27 thoughts on “Why Yahoo Buying Xoopit Is a Smart Move”

    1. Who says it is a turnaround. It is a good way to improve on one of their core competencies. I think before you say Oy, better re-read the story and the conclusion.

  1. I agree that this is playing to Yahoo’s strengths and at this point, what else can they do. After blowing a ridiculous deal at $35 a share with Microsoft (trading around $17 a share) they’ve been losing talent like rats off a sinking ship. Any influx of new blood is a good thing for Yahoo IMHO.

  2. It’s a brain-dead idea to buy Xoopit. (I use xoopit in gmail — sometimes)

    Yahoo should work the heck out of their engineers to put together a simple solution at 1/20th of the price and in a few months too. They already have all these assets all their customer’s email.

    What’s so hard about putting a little [share] link beside your attachments? Or even automatically archiving them and creating a simple interface around browsing all your attachments? I don’t get it. I really don’t. As an engineer, I know that this is not a hard problem. They have the scale, they already store the attachments. Have they forgotten how to innovate and move relatively quickly?

    I’m just glad I moved away to gmail a few years back.

  3. Does this acquisition spell the end of development on Xoopit for Gmail? Yahoo! may decide they do not want to continue improving a competitor’s e-mail product.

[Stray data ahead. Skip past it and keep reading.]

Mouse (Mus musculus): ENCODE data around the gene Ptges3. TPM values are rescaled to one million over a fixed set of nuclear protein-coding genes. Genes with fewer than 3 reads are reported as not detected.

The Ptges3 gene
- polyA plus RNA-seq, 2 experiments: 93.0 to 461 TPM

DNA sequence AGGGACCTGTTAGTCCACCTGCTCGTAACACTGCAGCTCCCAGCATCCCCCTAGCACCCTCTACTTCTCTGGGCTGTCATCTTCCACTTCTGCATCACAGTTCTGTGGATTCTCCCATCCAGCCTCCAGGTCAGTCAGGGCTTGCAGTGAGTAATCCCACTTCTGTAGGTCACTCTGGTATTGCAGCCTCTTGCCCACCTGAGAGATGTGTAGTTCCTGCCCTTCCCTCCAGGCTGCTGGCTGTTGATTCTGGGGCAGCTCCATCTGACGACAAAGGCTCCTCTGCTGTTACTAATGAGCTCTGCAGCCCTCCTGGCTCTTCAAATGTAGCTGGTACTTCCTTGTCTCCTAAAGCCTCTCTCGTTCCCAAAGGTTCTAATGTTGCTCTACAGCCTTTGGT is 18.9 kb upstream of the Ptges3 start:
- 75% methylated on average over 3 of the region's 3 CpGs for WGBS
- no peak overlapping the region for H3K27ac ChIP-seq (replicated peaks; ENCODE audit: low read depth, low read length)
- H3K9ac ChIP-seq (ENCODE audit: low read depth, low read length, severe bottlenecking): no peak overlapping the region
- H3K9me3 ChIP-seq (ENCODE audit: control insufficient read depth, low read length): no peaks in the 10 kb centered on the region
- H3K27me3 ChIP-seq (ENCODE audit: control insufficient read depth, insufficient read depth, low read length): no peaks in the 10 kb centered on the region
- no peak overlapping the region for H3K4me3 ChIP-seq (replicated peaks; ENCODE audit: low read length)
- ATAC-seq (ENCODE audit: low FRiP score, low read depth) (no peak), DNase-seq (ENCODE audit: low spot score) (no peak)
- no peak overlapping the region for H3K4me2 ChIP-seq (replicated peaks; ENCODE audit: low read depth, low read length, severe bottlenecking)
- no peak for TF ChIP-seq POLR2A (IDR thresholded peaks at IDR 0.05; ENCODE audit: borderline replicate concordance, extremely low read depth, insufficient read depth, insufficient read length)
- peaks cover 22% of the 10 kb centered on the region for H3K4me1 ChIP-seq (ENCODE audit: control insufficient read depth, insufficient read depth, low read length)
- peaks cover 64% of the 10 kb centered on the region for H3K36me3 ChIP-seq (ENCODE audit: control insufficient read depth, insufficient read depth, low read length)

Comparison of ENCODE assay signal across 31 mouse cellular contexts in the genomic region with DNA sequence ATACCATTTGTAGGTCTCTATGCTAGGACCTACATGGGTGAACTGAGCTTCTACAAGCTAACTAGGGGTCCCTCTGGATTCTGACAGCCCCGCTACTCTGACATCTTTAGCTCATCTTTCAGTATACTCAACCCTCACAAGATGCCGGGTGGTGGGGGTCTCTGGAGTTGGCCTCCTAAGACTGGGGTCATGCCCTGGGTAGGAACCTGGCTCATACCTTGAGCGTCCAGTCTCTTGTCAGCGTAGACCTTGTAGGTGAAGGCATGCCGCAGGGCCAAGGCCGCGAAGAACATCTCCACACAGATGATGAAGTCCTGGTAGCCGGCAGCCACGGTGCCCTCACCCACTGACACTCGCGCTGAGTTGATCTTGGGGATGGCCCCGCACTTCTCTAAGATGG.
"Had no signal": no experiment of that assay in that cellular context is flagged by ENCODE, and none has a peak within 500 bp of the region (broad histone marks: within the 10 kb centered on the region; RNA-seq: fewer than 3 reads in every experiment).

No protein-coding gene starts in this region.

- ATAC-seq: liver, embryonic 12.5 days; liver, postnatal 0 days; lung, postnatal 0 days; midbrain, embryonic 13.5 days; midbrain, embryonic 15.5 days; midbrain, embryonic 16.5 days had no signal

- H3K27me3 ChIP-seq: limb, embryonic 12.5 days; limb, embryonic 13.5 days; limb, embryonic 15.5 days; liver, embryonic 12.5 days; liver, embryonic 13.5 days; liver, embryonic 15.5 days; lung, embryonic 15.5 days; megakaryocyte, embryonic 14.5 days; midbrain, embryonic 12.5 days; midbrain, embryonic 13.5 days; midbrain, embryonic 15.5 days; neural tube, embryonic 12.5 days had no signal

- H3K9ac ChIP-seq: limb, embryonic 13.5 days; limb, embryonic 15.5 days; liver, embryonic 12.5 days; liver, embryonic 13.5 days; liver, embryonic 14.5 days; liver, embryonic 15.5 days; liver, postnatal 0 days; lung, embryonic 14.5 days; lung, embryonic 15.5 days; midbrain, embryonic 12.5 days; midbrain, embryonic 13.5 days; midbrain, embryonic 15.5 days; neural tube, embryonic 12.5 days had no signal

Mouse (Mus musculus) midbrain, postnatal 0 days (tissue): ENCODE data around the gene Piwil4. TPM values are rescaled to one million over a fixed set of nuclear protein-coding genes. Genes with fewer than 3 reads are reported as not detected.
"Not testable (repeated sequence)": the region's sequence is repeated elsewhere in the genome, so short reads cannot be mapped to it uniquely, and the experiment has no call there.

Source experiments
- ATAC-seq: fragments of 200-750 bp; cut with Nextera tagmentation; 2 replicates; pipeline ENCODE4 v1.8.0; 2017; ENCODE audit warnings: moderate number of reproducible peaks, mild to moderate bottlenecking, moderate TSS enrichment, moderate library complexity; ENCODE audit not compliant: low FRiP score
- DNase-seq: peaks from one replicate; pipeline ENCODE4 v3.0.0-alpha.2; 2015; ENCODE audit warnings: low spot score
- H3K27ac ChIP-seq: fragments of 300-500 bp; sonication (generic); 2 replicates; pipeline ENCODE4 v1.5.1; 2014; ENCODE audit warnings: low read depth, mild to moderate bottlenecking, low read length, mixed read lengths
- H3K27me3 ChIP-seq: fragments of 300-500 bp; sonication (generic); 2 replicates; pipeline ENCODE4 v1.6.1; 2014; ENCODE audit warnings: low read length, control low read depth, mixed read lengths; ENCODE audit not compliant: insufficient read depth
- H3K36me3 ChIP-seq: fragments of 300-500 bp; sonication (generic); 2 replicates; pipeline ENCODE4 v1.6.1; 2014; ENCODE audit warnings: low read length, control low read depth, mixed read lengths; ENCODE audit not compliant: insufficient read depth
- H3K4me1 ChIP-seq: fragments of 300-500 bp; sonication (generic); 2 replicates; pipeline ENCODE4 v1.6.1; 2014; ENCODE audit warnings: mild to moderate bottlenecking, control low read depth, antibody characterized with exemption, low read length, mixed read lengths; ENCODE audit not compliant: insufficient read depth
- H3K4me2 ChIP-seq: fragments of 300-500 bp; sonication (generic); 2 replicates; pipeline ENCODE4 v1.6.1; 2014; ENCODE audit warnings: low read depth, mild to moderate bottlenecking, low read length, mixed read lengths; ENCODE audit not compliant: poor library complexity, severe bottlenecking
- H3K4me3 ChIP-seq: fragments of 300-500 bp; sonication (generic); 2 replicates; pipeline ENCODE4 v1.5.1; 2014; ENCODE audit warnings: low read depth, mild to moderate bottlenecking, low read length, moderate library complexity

It looks like an interesting product, I haven’t tried it yet. Now that Yahoo! owns it, I doubt that I will try it since I don’t want to get used to it then find it discontinued for Gmail.

    1. Will

      Given that Yahoo is supporting other services on its “home page” I am hoping that they don’t discontinue this service. I am with you — this will leave me in a terrible position as well and as a result I am hesitant to invest more in this service. Yahoo is a rational company and I think they are going to make the right decision on this one.

      Fingers crossed

      1. nope – the svp said in some blog post yesterday that they’ll still offer the firefox extension for gmail users…keep your fingers crossed…

  4. I completely agree with Ericson Smith. This could have been done at a fraction of the cost by Yahoo. Why do they employ all those engineers anyway?

    This is the kind of “deal” that fully demonstrates what a bunch of clueless morons run Yahoo. They blew $320+ million CASH on Zimbra; much of the talent has already walked, with no integration in sight. Now another $20 million blown and here is my prediction: before you see any of these features in Yahoo Mail, the “talent” would have walked.

    Yahoo is running bailout program for VCs – that’s all there is to it.

    1. Good point… the point is that it wasn’t done. I think getting things done is a big challenge for Yahoo, as I pointed out in my post. They are a bureaucratic mess and the only reason they bought this is to speed up things. They certainly had the time to get it done for a long long time… but decisions by committee lead to Soviet Union.

      On Zimbra, we should talk. you want to email me? Use the form and I will hit you back.

      1. I second the opinion of ‘engineerdude’. It is a disastrous waste of money on things that are trivial. Xoopit doesn’t add anything that could be valued at $20 million. Hiring 10 really smart engineers and paying them $500K would have gotten similar things done in six months. It is this kind of wasteful spending that has left yahoo in current situation. Afterall, xoopit isn’t more than a feature which can easily be replicated by inhouse engineering team.